Mirror of Justice

A blog dedicated to the development of Catholic legal theory.
Affiliated with the Program on Church, State & Society at Notre Dame Law School.

Monday, February 22, 2010

Questions about the New Testament Canon

I am puzzled about the posture of Protestants (whatever their political views) and most liberal Catholics on the New Testament canon. To the chagrin of Elaine Pagels, for example, the Gospel of John is in the canon; the Gospel of Thomas is not. Who decided to include John and include Thomas? It is problematic for Protestants to say that the institutional church made this decision because Protestants do not recognize the authority of the institutional church. Nothing in the Bible says which books should be included in it and which not. Some argue that God not only inspired the authors of at least some of the books of the New Testament (citing proof texts), but also inspired the institutional church to determine which books to include and which to exclude. But, from a Protestant perspective, what justifies saying that the inspiration stopped at that point? I am genuinely curious about the positions Protestants take on this issue.

In terms of liberal Catholics, I am thinking of those Catholics who believe that the institutional church has been wrong throughout its history about many moral issues. What is the account that explains why the Holy Spirit would let the Church go wrong on so many issues? Some would distinguish questions of morals from those of faith, but Karl Rahner has argued with considerable force that the church has changed its position on many issues of faith as well. Assuming the church has been wrong on issues of faith and morals, what justifies the liberal Catholic’s belief that the canon is God’s canon? Again, I ask this in a spirit of inquiry, and I recognize that this is not a problem for most traditional Catholics (except to the extent they believe that Church history is marred by persistent error).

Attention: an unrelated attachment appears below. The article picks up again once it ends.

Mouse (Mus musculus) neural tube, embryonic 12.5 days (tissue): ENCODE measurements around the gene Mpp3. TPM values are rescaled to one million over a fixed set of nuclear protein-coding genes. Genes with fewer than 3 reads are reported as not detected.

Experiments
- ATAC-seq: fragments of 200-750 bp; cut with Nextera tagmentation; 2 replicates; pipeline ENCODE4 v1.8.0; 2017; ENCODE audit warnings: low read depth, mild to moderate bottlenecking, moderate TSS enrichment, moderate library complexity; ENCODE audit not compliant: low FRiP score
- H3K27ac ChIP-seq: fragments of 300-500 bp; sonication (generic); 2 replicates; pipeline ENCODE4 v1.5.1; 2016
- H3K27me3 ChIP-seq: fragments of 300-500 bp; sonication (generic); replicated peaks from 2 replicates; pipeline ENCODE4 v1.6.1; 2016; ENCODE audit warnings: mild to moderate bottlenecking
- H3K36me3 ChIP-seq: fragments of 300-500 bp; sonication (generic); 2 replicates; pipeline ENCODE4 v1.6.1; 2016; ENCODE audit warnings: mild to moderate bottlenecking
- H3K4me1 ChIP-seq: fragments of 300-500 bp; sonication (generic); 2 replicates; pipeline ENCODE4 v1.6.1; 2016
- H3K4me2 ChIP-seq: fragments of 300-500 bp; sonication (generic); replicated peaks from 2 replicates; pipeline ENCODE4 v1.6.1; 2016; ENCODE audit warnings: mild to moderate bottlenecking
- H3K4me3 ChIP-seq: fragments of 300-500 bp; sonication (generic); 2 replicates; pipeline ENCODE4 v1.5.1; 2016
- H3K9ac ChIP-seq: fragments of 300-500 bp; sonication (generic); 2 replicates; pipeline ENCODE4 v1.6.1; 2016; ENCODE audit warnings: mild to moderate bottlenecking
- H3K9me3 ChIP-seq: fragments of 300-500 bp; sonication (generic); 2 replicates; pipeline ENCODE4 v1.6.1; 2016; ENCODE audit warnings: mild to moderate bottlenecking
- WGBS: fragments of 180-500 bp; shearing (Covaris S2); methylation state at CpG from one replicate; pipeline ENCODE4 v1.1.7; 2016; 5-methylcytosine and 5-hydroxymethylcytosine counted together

The New Testament is the record of what different followers of Christ speaking to different audiences in different contexts said about him.  If many modern theologians believe that these followers were not inspired by God, that need not prevent them from maintaining otherwise conventional Christian views (though it might). But those who do not believe that the New Testament is inspired by God are more likely to broaden the canon.

This is cross-posted at religiousleftlaw.com where Patrick O'Donnell has an interesting reflection in the comments section.


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